April 2018 IBPC poll ~ redo


Dear Babiluians,

This is a redo of the poll posted last night. By altering the text to accommodate a suddenly revised poem, 3 of our 7 poems got truncated by the forum software, everything after the revised poem. Thus all overnight voting did not include those poems, nor did any readers vote for them. So let's restart for fairness, and remember that from now on, the forum software cannot handle revisions with a poll gadget. All modifications to poems will need to be placed in the discussion following the poems and poll gadget, which is how the poet did it, by the way.

Our shortlist of 7 poems follows this message, each poem nominated by a reader, each vying for one of the 3 openings we have for the April 2018 IBPC competition, C. Wade Bentley our esteemed judge as I write.

Our poll gadget follows the poems. Vote for one poem only.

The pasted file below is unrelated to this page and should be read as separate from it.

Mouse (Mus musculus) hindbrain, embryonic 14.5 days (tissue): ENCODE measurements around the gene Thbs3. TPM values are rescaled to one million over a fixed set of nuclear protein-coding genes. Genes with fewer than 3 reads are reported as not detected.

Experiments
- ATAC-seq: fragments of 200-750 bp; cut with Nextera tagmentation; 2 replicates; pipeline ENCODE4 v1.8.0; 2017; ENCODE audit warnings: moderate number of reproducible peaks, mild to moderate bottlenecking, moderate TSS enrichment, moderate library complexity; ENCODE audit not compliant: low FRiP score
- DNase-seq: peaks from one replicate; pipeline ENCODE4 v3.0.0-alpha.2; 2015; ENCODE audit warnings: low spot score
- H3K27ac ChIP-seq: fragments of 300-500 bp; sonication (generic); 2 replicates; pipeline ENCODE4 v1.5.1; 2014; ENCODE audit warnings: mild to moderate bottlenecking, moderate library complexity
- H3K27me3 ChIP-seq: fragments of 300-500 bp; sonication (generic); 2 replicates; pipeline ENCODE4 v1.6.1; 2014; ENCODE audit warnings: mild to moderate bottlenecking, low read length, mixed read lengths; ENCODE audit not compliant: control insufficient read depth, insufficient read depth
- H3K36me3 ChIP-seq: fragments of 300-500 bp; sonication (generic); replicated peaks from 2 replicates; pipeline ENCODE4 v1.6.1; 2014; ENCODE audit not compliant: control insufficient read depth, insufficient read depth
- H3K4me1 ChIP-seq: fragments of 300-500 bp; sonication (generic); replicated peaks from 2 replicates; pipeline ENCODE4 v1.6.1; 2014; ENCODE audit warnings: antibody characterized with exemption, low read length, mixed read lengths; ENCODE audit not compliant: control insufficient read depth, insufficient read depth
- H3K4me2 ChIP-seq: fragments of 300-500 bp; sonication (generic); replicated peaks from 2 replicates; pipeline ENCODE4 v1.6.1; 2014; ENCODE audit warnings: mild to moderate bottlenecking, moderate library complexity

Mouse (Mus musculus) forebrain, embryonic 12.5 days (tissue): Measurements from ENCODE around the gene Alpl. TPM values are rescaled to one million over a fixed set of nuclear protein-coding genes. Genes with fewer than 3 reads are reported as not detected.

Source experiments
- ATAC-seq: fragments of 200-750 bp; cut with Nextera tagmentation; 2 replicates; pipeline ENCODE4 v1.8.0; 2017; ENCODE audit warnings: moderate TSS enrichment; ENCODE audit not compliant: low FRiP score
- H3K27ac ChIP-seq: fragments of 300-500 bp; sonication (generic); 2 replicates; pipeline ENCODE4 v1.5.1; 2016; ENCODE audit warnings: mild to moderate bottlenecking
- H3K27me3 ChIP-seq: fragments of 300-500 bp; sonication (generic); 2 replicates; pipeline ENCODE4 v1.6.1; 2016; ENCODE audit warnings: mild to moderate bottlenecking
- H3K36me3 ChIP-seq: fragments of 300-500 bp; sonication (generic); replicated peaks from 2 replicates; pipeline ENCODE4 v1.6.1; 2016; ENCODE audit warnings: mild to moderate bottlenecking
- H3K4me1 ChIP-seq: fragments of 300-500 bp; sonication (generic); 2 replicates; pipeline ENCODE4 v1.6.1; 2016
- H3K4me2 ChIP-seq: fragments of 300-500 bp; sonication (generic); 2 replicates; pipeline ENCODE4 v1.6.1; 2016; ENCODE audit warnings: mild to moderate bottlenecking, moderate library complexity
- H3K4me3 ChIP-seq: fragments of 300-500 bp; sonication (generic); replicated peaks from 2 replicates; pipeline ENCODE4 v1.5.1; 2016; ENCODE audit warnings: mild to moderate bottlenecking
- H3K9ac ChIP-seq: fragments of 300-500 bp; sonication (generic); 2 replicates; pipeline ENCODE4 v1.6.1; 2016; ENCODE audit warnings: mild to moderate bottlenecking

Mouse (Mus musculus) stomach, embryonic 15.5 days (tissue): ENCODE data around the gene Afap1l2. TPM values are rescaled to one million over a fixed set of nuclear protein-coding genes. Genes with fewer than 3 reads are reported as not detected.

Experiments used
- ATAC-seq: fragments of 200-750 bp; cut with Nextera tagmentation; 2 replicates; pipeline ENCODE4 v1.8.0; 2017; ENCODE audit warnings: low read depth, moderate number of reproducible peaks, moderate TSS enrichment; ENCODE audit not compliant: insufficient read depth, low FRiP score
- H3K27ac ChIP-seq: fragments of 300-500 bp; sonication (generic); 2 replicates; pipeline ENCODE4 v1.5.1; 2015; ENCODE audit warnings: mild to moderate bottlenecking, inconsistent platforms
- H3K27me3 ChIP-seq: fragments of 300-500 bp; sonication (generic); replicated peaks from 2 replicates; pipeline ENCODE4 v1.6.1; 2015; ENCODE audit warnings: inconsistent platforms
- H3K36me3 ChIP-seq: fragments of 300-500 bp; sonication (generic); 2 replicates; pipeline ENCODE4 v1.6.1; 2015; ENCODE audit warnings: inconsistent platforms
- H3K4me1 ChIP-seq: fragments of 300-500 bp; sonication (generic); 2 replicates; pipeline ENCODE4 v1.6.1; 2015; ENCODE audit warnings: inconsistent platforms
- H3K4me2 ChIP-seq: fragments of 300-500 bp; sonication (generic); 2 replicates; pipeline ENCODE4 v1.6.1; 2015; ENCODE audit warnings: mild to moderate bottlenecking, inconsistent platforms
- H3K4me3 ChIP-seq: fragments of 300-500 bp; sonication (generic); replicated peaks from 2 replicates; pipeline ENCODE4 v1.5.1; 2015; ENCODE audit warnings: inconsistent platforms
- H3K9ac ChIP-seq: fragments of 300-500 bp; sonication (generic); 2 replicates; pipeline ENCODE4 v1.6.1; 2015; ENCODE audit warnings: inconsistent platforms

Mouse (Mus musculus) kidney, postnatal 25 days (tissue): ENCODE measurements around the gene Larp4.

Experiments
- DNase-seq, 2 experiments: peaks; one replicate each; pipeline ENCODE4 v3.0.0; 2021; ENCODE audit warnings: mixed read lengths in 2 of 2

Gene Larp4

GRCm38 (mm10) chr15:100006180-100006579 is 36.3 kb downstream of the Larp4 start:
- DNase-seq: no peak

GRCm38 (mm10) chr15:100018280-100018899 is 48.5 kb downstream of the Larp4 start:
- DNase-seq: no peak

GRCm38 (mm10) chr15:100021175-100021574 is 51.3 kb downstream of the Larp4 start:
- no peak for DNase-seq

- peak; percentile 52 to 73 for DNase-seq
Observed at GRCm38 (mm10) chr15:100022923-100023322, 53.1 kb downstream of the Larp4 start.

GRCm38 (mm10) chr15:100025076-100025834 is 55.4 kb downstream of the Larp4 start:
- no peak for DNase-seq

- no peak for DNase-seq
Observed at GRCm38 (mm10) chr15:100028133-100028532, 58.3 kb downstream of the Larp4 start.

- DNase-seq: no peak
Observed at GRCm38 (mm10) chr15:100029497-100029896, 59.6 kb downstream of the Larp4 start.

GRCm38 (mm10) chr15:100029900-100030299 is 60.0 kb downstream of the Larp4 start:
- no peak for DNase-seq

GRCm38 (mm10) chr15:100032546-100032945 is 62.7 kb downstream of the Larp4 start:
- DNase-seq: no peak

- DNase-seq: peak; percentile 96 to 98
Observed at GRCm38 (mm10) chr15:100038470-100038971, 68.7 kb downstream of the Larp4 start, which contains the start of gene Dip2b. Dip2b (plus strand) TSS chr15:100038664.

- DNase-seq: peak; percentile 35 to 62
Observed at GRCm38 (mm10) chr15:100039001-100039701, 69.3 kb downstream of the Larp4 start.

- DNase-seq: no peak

The poll will close Thursday, April 5 at 10pm. 

The 3 top vote-getting poems will represent Babilu. 

Voting is open to you, who is reading this, to all and anyone who would like to read the poems and vote. If you are not now signed in, please click the link in the upper right hand corner of this page. If you have not registered yet, click that same link.


Purple fullness on ablate green,
beach plums rolled in hand,
tasting of salt from the sea and you.

Slowly squeezed, pits slipped
from amber pulp, finger memory
of your juiciness bedded in my mind.

Elixir put to pot, cooked down
to ruby red. Finger tip taste,
dusky and sweetly acerbic.

Jelled, your essence. Tongue
memories jarred for winter.


In our infinite universe
coetaneous rituals of life and death 
transpire by unique congregation- 
you celebrated birth and I was destined to die,
within a flicker sliced from cosmic spheres,
caprice of a callous god.

August dayspring between earth and sky 

Our date… shielded by seven keys
(concealing treasures, perhaps an enigma)
like the days Pope Gregory
dashed into nothingness with his quill,
veiling valiant deeds or vanities
way back in 17th Century.

I dream golden seconds when my fugitive spirit
stroked your hand, hand of your incarnate soul.

Without love, without goodbyes, 
sidereal space steeped in riddles.
Were there tears? A smile?
Or was it a mere crossing of debris through ether,
an elliptic movement near solar flare-ups?